Kendal at Lexington- Making a Difference One Plastic Bag at a Time

Whether it’s a wayward grocery bag stuck in a tree, or a protective cover for clean shirts from the dry cleaner, plastic is everywhere.

The Sustainability Committee at Kendal at Lexington is working to put all that plastic to good use as part of the fun a rewarding “Trex Challenge.”

The Trex Challenge encourages schools and communities to collect 500 pounds of plastic film waste in six months. The reward? A free bench.

Trex is a Winchester, VA, based company that produces eco-friendly composite decking and outdoor furniture made from 95% recycled wood and plastic film. Last fall, Kendal purchased several Trex benches and chairs that are placed around campus.

Over Halfway to the Goal

As of mid-September, 357 pounds of plastic film has already been collected. The challenge ends November 30and Anita James, one of the sustainability committee members, is confident the goal will be met.

She admits when the idea was first presented, most members thought there was no way they could collect 500 pounds of “flimsy plastic bags.”

“Five hundred pounds of plastic equals 40,000 plastic bags,” Anita said. “It’s not just plastic grocery bags, it’s any thin plastic that stretches, like the bags from the dry cleaners, or the wrap that covers a lot of big shipments.”

While things like frozen food bags, candy bar wrappers, or any other brittle plastic that crinkles are not part of the collection effort, there are numerous plastic products that staff and residents can add to the collection points. Items considered “stretchy” are things like bread and cereal bags. dry cleaning bags, newspaper sleeves, some Amazon envelopes and packaging, and Ziplock and other re-sealable bags.

Anita has been weighing and transporting the plastic to the Lexington Food Lion grocery store, which serves as a collection point.

But the benefit goes beyond getting a free bench. “Otherwise, this plastic would head to a landfill, where it takes hundreds of years to decompose. I see this as a win, win, win.”

Staff and Residents are Pitching in Their Plastic

Both residents and staff are participating. One collection point on the Kendal campus is in the maintenance building, where they collect the large plastic wrap from goods on pallets and other large items. Other collection points are situated for easy drop-off.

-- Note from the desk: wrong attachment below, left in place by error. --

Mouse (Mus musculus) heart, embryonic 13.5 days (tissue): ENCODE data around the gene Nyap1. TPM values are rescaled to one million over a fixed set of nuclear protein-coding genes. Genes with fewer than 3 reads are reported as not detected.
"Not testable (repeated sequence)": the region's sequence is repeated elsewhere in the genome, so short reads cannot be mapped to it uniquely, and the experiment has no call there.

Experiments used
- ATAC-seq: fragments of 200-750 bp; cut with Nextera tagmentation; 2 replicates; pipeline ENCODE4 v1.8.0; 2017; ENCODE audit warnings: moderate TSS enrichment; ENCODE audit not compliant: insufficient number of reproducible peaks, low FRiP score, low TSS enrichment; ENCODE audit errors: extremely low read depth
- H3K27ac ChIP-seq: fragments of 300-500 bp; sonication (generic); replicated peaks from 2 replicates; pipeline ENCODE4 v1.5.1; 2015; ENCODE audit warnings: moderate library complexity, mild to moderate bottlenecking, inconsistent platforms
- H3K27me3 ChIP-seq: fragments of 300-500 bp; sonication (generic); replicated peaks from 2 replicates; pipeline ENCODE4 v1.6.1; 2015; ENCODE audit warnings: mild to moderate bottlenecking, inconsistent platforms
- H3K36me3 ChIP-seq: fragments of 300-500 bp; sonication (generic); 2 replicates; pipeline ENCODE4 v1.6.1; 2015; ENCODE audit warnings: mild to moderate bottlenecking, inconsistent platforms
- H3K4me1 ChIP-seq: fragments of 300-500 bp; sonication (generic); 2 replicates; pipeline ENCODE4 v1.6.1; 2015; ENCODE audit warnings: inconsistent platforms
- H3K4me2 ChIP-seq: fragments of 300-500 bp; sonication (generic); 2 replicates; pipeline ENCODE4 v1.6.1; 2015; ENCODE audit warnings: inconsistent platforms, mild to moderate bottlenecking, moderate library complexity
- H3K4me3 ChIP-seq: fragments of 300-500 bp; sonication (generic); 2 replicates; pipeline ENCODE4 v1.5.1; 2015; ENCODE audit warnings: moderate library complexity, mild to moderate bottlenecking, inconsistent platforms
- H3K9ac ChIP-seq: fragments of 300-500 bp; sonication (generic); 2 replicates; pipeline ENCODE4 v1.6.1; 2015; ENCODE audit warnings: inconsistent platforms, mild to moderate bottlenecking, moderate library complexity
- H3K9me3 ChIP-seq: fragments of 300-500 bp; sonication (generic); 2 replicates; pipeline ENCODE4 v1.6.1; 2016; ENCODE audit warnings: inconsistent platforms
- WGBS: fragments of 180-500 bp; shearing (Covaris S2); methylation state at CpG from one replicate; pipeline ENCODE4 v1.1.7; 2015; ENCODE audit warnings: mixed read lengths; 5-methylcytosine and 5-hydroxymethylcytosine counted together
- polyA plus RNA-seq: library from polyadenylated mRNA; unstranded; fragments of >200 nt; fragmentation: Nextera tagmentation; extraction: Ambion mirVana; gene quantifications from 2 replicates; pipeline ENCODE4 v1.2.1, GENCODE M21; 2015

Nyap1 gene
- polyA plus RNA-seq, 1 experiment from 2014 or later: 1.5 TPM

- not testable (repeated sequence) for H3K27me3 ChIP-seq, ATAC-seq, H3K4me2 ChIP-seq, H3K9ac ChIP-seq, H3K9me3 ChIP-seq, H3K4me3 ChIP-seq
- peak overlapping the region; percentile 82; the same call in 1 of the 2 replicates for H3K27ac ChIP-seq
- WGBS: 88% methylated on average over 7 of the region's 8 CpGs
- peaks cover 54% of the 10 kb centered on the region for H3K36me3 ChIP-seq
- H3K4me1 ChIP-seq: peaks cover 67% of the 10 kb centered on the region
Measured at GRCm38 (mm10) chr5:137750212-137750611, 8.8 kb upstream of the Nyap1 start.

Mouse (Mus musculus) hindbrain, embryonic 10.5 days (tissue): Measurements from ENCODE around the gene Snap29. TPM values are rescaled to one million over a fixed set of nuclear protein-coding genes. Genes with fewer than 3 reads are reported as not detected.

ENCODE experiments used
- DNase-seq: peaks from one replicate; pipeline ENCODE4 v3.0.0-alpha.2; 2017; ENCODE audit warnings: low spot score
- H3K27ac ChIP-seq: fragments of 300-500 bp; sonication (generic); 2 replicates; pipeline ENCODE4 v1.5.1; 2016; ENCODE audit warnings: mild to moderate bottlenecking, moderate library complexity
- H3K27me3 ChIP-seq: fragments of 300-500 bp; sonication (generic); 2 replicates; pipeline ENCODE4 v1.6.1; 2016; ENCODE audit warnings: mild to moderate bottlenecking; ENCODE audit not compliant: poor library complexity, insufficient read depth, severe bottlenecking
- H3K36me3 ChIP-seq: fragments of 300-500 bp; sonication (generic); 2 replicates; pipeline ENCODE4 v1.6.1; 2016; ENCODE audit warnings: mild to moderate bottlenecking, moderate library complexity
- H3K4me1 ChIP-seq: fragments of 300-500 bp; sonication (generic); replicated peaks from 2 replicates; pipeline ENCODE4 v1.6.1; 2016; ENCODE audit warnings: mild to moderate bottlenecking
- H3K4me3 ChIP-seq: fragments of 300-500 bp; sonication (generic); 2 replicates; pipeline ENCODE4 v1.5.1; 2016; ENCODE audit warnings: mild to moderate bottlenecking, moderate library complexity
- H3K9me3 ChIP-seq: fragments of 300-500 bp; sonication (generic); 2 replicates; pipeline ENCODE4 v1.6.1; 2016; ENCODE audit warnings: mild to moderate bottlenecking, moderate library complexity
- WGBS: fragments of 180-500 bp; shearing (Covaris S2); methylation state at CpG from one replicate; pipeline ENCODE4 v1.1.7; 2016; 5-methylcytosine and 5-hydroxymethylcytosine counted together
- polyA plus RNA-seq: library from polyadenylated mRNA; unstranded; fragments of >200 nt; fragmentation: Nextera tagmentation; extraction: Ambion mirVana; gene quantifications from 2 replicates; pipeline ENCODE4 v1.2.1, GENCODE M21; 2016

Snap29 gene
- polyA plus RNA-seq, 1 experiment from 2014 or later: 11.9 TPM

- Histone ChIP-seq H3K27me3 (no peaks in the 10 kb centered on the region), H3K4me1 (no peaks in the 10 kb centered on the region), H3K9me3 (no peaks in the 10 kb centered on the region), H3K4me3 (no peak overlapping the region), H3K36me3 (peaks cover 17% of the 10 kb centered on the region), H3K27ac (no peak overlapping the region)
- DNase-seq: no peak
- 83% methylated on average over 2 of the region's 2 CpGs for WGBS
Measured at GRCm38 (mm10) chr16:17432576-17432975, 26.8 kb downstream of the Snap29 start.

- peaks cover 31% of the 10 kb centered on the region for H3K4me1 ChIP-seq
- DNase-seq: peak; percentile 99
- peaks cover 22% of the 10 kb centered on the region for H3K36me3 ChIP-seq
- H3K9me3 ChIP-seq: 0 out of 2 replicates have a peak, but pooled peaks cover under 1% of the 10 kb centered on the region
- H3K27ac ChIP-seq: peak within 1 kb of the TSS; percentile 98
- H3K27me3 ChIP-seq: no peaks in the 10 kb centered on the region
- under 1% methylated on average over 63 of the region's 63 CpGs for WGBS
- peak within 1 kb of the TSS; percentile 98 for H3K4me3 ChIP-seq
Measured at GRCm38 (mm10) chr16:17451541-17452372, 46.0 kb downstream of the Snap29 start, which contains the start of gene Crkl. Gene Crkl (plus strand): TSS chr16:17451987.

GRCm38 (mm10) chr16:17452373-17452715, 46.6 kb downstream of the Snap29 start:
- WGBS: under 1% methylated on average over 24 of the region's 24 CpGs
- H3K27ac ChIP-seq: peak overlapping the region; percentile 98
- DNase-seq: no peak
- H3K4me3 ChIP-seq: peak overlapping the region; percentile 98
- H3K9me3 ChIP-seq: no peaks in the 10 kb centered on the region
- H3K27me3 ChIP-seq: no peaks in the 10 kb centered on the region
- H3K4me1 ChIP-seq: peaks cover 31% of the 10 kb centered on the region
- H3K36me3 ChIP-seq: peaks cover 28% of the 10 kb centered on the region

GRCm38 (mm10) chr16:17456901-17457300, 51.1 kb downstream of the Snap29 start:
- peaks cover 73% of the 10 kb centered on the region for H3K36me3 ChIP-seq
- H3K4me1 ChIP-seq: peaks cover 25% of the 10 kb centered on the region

Word of mouth has reached family and area residents who are bringing by their plastic. According to Anita, one resident’s daughter brought all the bread wrappers from a summer camp that she was working at, and one of the maintenance crew has an arrangement with Harbor Freight to collect their shrink wrap. Recently he brought a big bag (15.2 pounds) of shrink wrap.

The challenge can be repeated and while this is the first time for Kendal to participate in the free bench project, they hope to sign up for another six-month challenge since response has been positive. “The committee wanted to involve administration and staff, not just the residents, so staff gets to decide where the first bench goes.”

Other Green Initiatives

The Sustainability Committee is also focused on resources and energy conservation, with electric conservation getting the spotlight.

“The committee is focused on helping residents understand peak and off-peak electric use. We’ve put up reminders and given out sticky handouts to put at home urging people to use off-peak hours for things like laundry and setting their dishwasher to run overnight. Since we pay a monthly room and board, we don’t see how much water, electricity, or gas we’re using like we did when we lived independently and received a bill every month,” Anita said.

Peak hours where electric use is more costly are 7 am to 10 pm October 1 through May 31, and June through September is 10 am to 10 pm.

Anita says just a little awareness can make a difference. “I already had a long-time resident tell me she started setting her dishwasher to run at night.”

The committee has a baseline of energy usage data and hopes to watch it over time to see if these types of awareness efforts lead to a reduction in energy usage. Plans to focus on water and gas conservation are also in the works. The semi-annual roadside clean-up is also scheduled for October 2, with a rain date of October 9 along a two-mile stretch of Enfield Road just outside Kendal’s campus.

Being good stewards of resources and taking care of the environment reflects the values of Kendal as part of a greater community. Efforts by the resident sustainability committee help put these values into practice.